Australian grains corporation looking to help crop growers collect soil data in 3D

The Australian Grains Research and Development Corporation wants to help grain growers maximise profitability from their farms.
Written by Aimee Chanthadavong, Contributor

The Australian Grains Research and Development Corporation (GRDC) is looking to explore and identify possible tools and technologies that can help growers create data and identify soil constraints in 3D, and can interpret the collected data on the go.

In a request for tender, the GRDC explained by investing in this evaluation process, Australian growers would be able to accurately and timely make improvements to the soil in their paddocks, reduce cost through the accurate management of soil constraints, and reduce the risk of soil structural damage and yield reduction through incorrect application.

At the same time, the GDRC said the assessment could be used to determine targeted management approaches to help Australian grain growers maximise profitability from not only their paddocks but their entire farm.

"Crop yields are currently constrained across 7 million hectares of duplex soils nationally. High spatial variability has currently limited the adoption of soil amelioration practices with the issue being identified as a high priority by national GRDC grower network meetings in 2018, 2019, and 2020," the GDRC explained.

"Growers have limited access to information on the location in 3D of their constraints at the sub paddock level. This investment aims to identify and report on possible approaches, tools, and technologies that can identify and create data and accurately identify soils constraints in 3D, that will then enable a variable 'on the go' amelioration to be conducted."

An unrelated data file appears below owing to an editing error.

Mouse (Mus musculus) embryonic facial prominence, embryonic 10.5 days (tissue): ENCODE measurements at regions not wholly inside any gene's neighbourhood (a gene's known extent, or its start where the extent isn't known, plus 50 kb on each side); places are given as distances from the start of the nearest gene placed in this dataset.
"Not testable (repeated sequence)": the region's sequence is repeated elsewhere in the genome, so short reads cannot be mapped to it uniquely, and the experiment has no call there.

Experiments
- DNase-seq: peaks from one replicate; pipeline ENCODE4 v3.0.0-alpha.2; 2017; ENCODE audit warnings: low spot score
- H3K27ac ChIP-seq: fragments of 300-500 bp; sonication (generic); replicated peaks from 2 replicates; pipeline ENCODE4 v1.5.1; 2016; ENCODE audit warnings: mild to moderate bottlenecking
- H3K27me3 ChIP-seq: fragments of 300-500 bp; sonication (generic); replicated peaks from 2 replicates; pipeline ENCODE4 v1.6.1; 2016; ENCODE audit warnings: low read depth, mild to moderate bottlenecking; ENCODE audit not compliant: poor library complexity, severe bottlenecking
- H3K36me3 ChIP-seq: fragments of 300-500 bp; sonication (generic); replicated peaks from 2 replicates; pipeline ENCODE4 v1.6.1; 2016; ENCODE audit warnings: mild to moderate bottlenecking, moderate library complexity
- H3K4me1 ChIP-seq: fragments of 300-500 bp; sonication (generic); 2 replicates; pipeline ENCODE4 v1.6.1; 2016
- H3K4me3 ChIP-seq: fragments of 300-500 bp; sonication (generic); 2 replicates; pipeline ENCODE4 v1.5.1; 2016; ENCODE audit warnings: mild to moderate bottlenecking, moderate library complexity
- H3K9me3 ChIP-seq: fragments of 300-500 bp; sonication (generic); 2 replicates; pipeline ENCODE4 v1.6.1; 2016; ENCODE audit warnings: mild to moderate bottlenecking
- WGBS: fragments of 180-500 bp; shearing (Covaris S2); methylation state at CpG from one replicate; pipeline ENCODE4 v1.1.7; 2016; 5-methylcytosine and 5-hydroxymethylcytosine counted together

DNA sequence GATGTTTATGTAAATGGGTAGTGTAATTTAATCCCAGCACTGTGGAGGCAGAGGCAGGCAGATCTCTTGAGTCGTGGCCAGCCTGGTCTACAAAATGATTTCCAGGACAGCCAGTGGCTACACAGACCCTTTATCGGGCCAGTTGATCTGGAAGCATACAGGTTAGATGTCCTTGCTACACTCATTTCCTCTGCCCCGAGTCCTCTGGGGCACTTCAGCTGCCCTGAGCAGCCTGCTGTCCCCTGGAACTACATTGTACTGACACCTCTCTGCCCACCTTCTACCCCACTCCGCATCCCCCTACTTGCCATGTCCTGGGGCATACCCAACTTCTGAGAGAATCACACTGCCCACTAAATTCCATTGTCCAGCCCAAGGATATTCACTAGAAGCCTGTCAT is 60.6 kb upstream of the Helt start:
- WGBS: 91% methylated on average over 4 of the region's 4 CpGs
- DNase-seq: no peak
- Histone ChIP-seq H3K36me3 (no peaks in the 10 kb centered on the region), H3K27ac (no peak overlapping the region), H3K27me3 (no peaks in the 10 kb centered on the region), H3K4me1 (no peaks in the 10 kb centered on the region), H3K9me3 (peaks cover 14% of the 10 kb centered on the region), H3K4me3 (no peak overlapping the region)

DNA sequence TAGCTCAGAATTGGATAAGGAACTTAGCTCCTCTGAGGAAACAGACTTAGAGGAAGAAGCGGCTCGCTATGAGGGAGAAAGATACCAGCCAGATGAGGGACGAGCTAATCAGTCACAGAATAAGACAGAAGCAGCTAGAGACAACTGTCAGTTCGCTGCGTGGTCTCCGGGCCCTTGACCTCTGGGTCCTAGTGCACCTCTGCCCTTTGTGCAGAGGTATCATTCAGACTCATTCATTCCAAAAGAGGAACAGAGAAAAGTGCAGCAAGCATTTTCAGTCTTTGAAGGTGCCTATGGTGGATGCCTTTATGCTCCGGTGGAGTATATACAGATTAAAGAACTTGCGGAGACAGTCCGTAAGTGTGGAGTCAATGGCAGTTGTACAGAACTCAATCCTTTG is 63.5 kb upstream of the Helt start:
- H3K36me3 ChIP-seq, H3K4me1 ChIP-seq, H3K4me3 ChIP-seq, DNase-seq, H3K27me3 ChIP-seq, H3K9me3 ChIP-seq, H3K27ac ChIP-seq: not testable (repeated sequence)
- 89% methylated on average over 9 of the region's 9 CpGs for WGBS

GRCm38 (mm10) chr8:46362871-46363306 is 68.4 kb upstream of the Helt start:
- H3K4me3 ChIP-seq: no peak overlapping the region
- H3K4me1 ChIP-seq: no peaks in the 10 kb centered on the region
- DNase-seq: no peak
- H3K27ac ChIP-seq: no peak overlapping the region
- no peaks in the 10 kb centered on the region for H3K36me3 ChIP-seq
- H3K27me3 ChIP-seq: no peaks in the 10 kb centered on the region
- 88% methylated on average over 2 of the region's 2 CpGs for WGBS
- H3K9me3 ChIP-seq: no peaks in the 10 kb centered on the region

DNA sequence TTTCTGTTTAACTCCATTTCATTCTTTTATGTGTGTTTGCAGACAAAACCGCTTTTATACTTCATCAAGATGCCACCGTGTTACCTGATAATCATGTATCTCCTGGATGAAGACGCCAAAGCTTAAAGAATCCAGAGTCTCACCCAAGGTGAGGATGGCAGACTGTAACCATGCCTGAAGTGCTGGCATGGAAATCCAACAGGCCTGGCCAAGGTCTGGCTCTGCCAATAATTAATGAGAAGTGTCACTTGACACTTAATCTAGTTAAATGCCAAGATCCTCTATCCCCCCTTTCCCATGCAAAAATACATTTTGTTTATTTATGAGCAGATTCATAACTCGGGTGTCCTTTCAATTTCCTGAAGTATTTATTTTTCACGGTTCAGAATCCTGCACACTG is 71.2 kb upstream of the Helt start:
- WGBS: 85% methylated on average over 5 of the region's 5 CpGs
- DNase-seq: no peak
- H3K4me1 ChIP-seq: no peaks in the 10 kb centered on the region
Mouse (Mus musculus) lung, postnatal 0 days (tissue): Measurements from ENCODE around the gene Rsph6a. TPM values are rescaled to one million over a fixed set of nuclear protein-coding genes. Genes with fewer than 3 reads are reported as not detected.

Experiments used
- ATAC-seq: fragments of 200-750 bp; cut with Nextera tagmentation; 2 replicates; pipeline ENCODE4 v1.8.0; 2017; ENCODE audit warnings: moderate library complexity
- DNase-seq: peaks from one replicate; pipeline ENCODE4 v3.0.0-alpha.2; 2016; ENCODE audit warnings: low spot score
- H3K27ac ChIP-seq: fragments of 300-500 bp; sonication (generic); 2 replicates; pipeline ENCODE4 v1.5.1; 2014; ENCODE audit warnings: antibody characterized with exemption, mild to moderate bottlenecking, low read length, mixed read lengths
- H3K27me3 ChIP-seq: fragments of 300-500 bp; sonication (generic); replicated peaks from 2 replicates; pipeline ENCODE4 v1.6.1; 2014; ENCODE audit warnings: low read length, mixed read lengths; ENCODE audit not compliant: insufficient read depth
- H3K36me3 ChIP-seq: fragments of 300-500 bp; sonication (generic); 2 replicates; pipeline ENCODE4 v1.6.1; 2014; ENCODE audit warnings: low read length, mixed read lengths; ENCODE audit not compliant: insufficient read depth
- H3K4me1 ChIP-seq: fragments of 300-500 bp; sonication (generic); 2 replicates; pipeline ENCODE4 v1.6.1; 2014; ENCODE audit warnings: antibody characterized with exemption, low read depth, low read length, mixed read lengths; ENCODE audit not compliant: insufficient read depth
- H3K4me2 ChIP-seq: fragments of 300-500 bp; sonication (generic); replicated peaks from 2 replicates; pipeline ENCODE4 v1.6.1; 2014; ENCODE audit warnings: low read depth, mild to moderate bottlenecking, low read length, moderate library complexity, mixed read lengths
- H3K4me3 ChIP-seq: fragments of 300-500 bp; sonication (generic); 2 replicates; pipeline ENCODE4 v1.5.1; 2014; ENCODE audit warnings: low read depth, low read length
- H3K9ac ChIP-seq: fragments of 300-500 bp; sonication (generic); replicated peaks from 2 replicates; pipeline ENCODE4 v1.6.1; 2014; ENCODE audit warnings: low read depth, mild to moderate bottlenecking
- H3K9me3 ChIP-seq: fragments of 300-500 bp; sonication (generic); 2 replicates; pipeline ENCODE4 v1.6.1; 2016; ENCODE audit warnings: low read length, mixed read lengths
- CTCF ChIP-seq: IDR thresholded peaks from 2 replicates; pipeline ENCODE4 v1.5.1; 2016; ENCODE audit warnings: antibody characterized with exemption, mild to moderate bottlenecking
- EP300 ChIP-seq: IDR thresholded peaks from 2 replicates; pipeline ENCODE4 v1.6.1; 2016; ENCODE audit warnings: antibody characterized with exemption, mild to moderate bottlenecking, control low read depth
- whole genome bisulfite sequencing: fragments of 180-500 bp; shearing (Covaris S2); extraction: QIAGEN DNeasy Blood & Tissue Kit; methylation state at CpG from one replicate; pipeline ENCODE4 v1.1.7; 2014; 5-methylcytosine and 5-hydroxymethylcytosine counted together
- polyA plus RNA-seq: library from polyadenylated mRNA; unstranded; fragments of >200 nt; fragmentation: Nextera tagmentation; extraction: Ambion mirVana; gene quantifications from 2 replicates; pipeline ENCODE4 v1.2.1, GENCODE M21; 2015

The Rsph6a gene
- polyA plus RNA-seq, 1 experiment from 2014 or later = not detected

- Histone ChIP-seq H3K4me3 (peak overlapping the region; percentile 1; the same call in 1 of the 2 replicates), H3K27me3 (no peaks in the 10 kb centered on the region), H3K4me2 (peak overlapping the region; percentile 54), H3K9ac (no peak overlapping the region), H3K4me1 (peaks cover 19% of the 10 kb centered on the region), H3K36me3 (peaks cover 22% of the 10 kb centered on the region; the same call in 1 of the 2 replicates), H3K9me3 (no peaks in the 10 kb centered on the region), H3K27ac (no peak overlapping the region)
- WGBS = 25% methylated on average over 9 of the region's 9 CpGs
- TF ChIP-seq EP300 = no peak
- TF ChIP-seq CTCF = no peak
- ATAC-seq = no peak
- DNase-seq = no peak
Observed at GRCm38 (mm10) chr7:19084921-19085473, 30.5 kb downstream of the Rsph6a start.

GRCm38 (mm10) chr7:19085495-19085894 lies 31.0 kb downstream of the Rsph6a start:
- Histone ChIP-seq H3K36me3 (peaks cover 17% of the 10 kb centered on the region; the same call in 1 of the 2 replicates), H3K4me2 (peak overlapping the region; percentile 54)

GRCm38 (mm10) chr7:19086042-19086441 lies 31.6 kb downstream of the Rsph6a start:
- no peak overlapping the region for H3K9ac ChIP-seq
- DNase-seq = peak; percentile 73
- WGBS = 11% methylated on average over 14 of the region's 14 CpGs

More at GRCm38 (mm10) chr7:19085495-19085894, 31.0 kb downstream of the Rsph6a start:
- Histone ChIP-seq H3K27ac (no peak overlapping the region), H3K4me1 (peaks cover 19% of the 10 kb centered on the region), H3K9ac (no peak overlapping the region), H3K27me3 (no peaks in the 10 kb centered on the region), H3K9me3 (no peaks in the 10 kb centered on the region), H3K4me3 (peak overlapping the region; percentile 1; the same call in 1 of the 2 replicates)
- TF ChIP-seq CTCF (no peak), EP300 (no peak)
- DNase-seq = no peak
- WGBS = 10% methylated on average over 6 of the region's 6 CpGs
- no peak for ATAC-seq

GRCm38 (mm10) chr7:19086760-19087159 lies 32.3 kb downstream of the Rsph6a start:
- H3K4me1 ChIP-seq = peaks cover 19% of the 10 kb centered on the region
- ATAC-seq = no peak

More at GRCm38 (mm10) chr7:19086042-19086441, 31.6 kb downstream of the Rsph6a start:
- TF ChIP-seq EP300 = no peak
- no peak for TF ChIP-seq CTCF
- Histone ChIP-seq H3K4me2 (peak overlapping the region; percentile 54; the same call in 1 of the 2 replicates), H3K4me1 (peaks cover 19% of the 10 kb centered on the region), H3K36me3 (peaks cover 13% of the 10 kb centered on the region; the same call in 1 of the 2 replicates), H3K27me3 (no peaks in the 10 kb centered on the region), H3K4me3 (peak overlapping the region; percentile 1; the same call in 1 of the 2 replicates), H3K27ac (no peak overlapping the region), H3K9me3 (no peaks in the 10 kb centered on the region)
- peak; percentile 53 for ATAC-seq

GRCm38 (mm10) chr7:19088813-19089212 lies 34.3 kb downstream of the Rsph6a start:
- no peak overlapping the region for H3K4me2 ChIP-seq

See also: Smart farming: How IoT, robotics, and AI are tackling one of the biggest problems of the century (TechRepublic)  

As part of the tender process, GDRC requires an initial report to be delivered by July 2021. The report would outline a financial assessment of the most feasible options, what are the risks in the approach, what are the consequences and risks if nothing was done, and how the technology could be best implemented and delivered.

A second report is then expected to be delivered by September 2021 that provides a review summarising the key technologies required, proposed methods, and a suggested timeline for the development to allow growers to conduct soil assessments on the go.

While no budget has been set for this project, GDRC said the successful applicant will be expected to identify all major players both nationally and internationally in this space.

Submissions for this tender close 14 August 2020.

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